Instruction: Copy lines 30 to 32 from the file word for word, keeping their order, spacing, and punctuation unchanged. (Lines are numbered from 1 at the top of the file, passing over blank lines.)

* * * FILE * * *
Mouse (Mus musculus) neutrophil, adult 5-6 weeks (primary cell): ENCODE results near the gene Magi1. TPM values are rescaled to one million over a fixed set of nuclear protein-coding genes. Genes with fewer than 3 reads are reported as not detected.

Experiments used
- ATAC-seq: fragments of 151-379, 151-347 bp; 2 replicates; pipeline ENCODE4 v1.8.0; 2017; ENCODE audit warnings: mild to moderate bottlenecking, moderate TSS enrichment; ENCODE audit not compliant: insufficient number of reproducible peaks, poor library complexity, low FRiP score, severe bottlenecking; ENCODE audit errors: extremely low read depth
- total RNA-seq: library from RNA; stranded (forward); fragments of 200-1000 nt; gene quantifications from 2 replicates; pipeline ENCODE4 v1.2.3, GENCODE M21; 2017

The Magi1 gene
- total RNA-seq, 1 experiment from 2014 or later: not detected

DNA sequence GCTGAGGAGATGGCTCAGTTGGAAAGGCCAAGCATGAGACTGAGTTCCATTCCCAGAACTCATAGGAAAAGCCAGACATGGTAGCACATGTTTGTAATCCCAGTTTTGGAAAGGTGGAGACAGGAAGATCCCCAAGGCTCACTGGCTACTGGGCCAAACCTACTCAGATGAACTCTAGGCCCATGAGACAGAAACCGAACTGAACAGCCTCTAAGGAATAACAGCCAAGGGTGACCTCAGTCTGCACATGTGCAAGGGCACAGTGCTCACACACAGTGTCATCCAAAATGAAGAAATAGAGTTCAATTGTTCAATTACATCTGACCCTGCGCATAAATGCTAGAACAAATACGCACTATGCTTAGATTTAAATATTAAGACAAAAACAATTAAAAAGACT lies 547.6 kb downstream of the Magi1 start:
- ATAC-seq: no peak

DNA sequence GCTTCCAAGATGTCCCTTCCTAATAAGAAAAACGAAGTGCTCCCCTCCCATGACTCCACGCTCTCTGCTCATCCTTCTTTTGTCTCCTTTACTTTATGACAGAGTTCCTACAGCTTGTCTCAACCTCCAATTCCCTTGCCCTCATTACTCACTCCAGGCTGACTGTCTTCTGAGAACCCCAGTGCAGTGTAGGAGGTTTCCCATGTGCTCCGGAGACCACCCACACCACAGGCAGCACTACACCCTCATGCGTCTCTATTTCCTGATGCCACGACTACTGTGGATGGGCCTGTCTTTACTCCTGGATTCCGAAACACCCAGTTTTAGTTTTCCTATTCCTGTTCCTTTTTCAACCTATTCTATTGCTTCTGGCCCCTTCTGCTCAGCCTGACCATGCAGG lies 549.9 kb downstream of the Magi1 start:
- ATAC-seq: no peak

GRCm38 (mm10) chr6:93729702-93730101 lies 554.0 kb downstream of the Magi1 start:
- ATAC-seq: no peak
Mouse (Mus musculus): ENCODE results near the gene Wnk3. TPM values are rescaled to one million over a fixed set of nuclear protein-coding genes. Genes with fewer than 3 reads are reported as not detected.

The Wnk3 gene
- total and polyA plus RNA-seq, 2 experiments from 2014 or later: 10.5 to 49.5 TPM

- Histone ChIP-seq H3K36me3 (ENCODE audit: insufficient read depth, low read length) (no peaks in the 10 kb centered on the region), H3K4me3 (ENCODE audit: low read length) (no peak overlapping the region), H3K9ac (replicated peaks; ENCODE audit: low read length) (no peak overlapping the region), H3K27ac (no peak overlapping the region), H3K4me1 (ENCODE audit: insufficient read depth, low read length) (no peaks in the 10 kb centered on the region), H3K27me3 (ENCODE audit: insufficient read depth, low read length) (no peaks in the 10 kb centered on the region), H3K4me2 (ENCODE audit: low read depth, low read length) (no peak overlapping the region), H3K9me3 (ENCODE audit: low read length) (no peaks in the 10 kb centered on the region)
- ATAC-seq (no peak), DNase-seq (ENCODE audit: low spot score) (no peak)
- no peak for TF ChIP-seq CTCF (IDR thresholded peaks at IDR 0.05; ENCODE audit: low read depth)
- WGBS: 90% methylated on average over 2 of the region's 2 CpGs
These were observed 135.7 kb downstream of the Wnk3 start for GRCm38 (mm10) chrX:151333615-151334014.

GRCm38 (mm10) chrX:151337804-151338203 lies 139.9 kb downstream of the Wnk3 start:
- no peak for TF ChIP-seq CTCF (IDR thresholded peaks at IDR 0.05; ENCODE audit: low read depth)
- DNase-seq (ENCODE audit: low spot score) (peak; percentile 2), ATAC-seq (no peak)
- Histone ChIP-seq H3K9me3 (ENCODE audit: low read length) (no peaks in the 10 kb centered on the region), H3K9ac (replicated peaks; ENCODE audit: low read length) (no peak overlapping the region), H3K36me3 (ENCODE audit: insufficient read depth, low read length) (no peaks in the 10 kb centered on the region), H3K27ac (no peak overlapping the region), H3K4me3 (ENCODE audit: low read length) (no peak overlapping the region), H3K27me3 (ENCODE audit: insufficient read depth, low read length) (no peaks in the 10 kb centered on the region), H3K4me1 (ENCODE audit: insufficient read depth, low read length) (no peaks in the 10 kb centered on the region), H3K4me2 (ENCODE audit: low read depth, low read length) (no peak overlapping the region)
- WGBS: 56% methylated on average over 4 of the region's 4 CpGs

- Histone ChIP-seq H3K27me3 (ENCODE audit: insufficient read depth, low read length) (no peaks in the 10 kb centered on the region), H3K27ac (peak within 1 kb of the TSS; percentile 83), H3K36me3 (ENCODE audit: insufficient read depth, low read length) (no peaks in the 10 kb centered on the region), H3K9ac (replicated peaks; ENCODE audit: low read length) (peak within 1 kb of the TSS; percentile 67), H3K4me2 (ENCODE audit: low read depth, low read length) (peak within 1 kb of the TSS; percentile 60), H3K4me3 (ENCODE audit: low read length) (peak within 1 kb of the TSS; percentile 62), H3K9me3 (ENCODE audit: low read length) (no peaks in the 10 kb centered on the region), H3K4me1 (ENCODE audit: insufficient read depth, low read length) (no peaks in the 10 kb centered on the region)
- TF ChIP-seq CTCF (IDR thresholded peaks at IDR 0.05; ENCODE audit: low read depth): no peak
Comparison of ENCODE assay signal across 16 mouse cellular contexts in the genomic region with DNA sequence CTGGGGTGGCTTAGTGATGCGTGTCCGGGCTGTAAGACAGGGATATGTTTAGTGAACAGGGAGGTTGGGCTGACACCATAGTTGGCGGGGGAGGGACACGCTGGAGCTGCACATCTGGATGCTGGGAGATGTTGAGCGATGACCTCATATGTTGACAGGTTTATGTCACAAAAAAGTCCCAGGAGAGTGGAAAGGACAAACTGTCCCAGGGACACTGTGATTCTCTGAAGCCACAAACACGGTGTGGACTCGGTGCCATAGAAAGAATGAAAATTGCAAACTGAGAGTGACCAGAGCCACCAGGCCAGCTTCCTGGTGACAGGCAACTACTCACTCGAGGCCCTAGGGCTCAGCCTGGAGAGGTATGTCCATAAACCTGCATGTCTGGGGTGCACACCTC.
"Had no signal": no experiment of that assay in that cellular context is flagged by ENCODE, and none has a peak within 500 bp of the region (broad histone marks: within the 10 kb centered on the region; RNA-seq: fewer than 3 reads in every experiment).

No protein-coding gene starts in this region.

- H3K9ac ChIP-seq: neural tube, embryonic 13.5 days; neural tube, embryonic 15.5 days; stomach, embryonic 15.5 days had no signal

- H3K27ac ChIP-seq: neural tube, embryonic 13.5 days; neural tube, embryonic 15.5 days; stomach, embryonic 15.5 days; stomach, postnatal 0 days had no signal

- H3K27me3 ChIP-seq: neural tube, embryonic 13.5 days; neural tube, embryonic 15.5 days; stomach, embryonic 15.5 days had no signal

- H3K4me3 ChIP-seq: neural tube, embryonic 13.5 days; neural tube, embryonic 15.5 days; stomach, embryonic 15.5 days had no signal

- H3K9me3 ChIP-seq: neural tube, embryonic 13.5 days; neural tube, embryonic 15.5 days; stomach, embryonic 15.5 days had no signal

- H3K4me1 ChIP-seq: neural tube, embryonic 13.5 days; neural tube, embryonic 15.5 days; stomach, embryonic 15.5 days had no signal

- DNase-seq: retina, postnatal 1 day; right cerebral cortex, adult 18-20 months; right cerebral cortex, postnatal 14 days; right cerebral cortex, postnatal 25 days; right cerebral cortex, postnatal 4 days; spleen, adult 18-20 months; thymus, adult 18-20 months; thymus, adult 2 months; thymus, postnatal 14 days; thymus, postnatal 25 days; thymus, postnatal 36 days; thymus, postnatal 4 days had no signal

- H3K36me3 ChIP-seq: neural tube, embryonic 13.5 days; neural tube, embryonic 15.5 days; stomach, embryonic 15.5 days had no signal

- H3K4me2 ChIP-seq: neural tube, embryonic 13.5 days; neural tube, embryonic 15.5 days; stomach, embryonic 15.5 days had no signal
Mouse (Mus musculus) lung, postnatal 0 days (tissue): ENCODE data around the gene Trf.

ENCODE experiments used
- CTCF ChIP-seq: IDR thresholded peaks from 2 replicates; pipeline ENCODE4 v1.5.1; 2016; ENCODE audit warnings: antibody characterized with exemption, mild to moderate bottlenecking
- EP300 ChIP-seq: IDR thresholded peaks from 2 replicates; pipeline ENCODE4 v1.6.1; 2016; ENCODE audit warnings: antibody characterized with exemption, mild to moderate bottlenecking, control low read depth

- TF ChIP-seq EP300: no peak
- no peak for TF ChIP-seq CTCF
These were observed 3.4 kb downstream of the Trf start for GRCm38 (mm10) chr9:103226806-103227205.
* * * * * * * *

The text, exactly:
No protein-coding gene starts in this region.

- H3K9ac ChIP-seq: neural tube, embryonic 13.5 days; neural tube, embryonic 15.5 days; stomach, embryonic 15.5 days had no signal

- H3K27ac ChIP-seq: neural tube, embryonic 13.5 days; neural tube, embryonic 15.5 days; stomach, embryonic 15.5 days; stomach, postnatal 0 days had no signal